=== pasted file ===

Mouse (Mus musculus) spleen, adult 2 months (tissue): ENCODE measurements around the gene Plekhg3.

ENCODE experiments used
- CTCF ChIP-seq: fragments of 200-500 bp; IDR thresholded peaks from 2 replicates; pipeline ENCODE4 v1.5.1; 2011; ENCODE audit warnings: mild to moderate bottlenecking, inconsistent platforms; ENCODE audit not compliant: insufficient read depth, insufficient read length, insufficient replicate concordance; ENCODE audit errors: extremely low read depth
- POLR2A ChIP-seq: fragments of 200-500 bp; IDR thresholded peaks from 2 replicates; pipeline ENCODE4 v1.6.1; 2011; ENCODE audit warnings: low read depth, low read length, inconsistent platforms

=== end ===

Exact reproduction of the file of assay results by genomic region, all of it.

Mouse (Mus musculus) spleen, adult 2 months (tissue): ENCODE measurements around the gene Plekhg3.

ENCODE experiments used
- CTCF ChIP-seq: fragments of 200-500 bp; IDR thresholded peaks from 2 replicates; pipeline ENCODE4 v1.5.1; 2011; ENCODE audit warnings: mild to moderate bottlenecking, inconsistent platforms; ENCODE audit not compliant: insufficient read depth, insufficient read length, insufficient replicate concordance; ENCODE audit errors: extremely low read depth
- POLR2A ChIP-seq: fragments of 200-500 bp; IDR thresholded peaks from 2 replicates; pipeline ENCODE4 v1.6.1; 2011; ENCODE audit warnings: low read depth, low read length, inconsistent platforms